[0026] The trailer 630 is part of the combination vehicle 600 The trailer includes a trailer chassis or frame 632, including a point of attachment 634 to the trailer. The point of attachment desirably includes a force sensor 636 and a string potentiometer 638. The force sensor may be a strain gauge or other instrument or sensor capable of measuring and outputting the force between the prime mover 610 and the trailer 630 at the point of attachment 634. A string potentiometer 638 is an instrument that measures and signals the angle between the prime mover and the trailer, the articulation angle. The signals from the force sensor and the string potentiometer are routed to the signal conditioner 620 or to the microprocessor 618 for use in controlling the braking of the trailer.

[0027] Trailer 630 also has at least two wheels 640, 641, which may be on a common axle (not shown) or may have independent suspension with individual axles 642. The trailer may also include power transmission components 644 operably connected to the wheels 640, 641. The power transmission components desirably drive motors 646 from a variable reluctance brake 648. The variable reluctance brake functions via the variable reluctance motor, applying more or less resistance to rotation as required. It is useful to have a wheel speed sensor 650, preferably on each wheel of the trailer where control of the braking is desired. Each variable reluctance motor may also have a motor brake driver 652. The driver may be used to control the operation of the variable reluctance brake; the driver may also be used for regenerative braking in which the energy of the motor is used to charge batteries 654. The motor brake drivers 652 controllably communicate with microprocessor 618 via actuator outputs 624, to apply the brakes 648 to the wheels 640, 641 of the trailer 630. The communication may be through connector 658, or may alternatively be through any convenient connector, such as the connector mating with housing 660 for the electric brakes.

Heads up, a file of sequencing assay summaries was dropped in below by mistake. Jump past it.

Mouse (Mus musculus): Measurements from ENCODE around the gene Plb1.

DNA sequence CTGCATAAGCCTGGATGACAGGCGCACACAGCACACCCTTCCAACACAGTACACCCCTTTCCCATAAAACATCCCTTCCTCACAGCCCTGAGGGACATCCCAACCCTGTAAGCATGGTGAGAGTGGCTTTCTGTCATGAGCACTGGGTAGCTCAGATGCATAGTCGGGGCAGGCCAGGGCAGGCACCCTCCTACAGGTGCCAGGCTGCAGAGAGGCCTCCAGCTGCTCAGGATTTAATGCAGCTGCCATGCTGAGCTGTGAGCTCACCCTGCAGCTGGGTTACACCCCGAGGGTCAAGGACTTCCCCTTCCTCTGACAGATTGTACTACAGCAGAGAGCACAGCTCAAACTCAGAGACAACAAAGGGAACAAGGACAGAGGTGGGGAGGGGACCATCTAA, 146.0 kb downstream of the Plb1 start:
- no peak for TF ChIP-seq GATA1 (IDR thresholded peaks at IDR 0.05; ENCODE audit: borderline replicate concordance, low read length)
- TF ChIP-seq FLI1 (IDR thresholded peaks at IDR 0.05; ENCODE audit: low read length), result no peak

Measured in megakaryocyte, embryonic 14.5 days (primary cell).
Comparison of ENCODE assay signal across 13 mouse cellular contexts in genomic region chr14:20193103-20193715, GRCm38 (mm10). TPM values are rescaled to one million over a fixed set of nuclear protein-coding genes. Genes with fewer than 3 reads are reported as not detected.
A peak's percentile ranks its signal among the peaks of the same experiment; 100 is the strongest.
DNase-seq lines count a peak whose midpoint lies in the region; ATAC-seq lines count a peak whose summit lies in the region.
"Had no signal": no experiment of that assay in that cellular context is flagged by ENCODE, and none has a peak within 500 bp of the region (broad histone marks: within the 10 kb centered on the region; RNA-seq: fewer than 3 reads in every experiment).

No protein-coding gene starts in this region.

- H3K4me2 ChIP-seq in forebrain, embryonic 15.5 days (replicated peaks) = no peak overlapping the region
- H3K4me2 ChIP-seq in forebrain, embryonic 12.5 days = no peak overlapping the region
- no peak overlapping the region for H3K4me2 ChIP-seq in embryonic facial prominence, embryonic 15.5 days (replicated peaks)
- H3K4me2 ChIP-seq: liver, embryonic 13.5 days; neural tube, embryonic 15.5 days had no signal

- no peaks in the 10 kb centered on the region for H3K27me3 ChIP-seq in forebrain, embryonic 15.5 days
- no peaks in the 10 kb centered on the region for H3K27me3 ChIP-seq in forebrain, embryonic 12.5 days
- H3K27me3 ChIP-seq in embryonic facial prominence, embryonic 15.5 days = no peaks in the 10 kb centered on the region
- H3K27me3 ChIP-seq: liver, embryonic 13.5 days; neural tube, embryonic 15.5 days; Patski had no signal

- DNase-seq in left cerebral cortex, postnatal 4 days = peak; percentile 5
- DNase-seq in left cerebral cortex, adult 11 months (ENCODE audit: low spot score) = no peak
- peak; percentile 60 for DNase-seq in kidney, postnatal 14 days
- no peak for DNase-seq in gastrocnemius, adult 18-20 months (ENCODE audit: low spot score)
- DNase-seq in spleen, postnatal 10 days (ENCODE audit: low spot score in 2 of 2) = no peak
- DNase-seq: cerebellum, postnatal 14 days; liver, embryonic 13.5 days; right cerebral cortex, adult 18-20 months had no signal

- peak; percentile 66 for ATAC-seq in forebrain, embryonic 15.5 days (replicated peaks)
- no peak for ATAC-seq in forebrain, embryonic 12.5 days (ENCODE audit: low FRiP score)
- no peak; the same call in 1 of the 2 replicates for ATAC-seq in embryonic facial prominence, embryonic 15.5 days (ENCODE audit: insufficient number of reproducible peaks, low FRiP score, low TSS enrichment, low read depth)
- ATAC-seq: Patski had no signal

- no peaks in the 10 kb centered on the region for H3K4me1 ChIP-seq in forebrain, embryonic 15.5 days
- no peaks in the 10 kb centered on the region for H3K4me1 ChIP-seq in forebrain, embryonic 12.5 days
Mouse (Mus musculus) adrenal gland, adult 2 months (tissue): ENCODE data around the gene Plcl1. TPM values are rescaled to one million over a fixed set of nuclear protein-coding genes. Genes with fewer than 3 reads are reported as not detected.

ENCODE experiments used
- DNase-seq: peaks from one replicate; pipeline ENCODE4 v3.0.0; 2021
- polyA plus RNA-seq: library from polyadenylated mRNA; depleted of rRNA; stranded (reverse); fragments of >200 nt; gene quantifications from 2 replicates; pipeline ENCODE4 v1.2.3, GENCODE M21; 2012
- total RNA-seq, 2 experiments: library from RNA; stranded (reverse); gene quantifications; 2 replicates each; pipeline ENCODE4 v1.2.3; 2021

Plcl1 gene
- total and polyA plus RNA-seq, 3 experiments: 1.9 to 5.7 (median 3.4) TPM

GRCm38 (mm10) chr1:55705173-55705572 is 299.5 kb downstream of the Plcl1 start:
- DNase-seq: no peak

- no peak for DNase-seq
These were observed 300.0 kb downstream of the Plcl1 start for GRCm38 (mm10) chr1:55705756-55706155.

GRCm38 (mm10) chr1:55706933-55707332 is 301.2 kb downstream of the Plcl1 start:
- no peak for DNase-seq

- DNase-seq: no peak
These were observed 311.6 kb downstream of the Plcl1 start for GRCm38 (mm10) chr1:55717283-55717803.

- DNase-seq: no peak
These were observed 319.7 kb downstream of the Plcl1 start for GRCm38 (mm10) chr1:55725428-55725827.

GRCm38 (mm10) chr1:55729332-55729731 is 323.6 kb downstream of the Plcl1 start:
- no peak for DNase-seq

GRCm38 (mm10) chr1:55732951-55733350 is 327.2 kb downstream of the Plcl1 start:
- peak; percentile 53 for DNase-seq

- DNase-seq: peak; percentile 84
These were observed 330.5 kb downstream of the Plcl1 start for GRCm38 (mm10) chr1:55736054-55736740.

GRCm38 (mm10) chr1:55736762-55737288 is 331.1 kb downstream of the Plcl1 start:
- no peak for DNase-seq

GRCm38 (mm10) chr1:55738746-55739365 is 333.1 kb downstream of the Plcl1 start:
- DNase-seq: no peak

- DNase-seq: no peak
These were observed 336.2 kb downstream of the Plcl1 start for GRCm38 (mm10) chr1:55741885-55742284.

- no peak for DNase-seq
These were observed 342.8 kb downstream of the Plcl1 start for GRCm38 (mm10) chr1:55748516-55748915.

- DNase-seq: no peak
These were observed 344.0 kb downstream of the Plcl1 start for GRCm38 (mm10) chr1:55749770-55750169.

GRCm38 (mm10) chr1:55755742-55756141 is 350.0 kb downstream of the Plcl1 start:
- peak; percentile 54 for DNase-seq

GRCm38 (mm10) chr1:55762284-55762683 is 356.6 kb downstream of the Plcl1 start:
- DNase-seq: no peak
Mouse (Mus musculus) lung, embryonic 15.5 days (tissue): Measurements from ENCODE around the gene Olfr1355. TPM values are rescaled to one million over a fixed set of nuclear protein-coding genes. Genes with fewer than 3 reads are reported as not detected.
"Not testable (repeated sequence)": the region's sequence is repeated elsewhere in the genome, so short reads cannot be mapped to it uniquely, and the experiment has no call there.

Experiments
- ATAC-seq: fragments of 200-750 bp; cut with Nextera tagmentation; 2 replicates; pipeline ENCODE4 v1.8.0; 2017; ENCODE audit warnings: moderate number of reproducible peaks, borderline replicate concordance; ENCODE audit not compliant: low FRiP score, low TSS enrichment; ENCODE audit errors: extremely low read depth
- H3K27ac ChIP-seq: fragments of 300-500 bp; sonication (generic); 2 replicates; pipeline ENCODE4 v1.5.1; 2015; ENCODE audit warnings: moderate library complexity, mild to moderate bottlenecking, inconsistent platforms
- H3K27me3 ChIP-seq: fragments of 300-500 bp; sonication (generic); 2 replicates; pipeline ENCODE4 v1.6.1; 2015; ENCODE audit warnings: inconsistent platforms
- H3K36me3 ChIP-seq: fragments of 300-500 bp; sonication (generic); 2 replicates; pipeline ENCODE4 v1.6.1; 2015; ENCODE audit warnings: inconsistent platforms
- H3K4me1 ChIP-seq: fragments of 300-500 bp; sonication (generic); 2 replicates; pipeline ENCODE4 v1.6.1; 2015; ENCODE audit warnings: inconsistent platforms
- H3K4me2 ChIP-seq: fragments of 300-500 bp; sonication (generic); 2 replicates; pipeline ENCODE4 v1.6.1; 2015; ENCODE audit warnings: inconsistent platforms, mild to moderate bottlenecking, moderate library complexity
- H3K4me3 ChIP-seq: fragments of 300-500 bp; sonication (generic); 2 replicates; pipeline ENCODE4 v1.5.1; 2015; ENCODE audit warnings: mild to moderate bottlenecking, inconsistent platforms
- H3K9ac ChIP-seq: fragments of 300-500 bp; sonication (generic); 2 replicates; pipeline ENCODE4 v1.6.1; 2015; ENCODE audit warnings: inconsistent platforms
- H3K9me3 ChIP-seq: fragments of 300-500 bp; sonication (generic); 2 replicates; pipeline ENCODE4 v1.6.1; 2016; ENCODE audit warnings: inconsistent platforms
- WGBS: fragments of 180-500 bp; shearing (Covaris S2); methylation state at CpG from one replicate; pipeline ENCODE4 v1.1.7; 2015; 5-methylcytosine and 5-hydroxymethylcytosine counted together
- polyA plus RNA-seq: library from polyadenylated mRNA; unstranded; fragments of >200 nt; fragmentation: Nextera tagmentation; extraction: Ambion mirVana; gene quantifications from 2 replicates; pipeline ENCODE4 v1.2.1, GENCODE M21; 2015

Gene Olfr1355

[0028] Each wheel may alternatively have, or may additionally be equipped with, an electric brake 656. The electric brake may be an electric drum brake or may be a caliper brake. A disconnect or switch 658 may be used to connect the electric drum brake 656 with the electric brake driver 662. An electric brake driver 662 may reside in housing 660, controllably communicating with microprocessor 618 via actuator outputs 624 to control the application of the electric brakes 656.